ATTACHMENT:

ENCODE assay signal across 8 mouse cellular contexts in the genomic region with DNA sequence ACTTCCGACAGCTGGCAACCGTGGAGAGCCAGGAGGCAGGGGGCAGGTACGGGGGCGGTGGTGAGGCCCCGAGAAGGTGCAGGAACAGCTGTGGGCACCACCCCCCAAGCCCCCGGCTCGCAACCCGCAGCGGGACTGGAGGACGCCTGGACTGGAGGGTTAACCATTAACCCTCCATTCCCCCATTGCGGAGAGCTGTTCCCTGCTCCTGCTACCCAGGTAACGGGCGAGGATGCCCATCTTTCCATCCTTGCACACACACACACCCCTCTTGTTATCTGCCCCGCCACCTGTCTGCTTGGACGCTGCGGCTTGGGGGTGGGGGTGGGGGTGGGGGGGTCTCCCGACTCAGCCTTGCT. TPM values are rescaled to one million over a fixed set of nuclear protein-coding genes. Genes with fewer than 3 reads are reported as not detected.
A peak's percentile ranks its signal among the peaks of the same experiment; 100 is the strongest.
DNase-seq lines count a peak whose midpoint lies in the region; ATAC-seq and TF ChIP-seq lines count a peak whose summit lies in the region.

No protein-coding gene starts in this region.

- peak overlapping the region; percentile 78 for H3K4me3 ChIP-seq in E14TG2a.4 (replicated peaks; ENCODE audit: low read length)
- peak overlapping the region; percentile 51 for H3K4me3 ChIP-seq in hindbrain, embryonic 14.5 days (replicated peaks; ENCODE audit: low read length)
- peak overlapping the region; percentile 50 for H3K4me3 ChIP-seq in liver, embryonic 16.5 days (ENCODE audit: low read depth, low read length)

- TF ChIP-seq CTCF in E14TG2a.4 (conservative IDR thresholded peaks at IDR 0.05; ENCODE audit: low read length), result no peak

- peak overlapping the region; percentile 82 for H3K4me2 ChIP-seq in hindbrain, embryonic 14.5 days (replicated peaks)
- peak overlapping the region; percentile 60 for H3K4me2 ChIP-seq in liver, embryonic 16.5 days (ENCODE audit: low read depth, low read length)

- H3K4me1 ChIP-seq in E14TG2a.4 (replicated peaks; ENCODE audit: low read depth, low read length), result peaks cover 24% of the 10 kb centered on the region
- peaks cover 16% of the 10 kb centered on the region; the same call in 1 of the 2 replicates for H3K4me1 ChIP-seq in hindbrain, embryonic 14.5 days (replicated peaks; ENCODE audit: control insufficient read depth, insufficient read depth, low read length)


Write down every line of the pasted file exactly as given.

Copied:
ENCODE assay signal across 8 mouse cellular contexts in the genomic region with DNA sequence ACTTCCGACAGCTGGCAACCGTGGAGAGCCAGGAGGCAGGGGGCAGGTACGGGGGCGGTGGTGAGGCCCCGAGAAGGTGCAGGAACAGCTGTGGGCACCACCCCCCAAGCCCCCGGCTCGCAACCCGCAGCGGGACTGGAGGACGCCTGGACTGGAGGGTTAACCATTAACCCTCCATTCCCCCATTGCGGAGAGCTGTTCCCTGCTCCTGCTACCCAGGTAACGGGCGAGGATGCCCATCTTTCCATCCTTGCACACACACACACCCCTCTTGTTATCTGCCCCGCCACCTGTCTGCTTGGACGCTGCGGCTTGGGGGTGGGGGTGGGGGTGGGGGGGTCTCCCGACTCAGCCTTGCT. TPM values are rescaled to one million over a fixed set of nuclear protein-coding genes. Genes with fewer than 3 reads are reported as not detected.
A peak's percentile ranks its signal among the peaks of the same experiment; 100 is the strongest.
DNase-seq lines count a peak whose midpoint lies in the region; ATAC-seq and TF ChIP-seq lines count a peak whose summit lies in the region.

No protein-coding gene starts in this region.

- peak overlapping the region; percentile 78 for H3K4me3 ChIP-seq in E14TG2a.4 (replicated peaks; ENCODE audit: low read length)
- peak overlapping the region; percentile 51 for H3K4me3 ChIP-seq in hindbrain, embryonic 14.5 days (replicated peaks; ENCODE audit: low read length)
- peak overlapping the region; percentile 50 for H3K4me3 ChIP-seq in liver, embryonic 16.5 days (ENCODE audit: low read depth, low read length)

- TF ChIP-seq CTCF in E14TG2a.4 (conservative IDR thresholded peaks at IDR 0.05; ENCODE audit: low read length), result no peak

- peak overlapping the region; percentile 82 for H3K4me2 ChIP-seq in hindbrain, embryonic 14.5 days (replicated peaks)
- peak overlapping the region; percentile 60 for H3K4me2 ChIP-seq in liver, embryonic 16.5 days (ENCODE audit: low read depth, low read length)

- H3K4me1 ChIP-seq in E14TG2a.4 (replicated peaks; ENCODE audit: low read depth, low read length), result peaks cover 24% of the 10 kb centered on the region
- peaks cover 16% of the 10 kb centered on the region; the same call in 1 of the 2 replicates for H3K4me1 ChIP-seq in hindbrain, embryonic 14.5 days (replicated peaks; ENCODE audit: control insufficient read depth, insufficient read depth, low read length)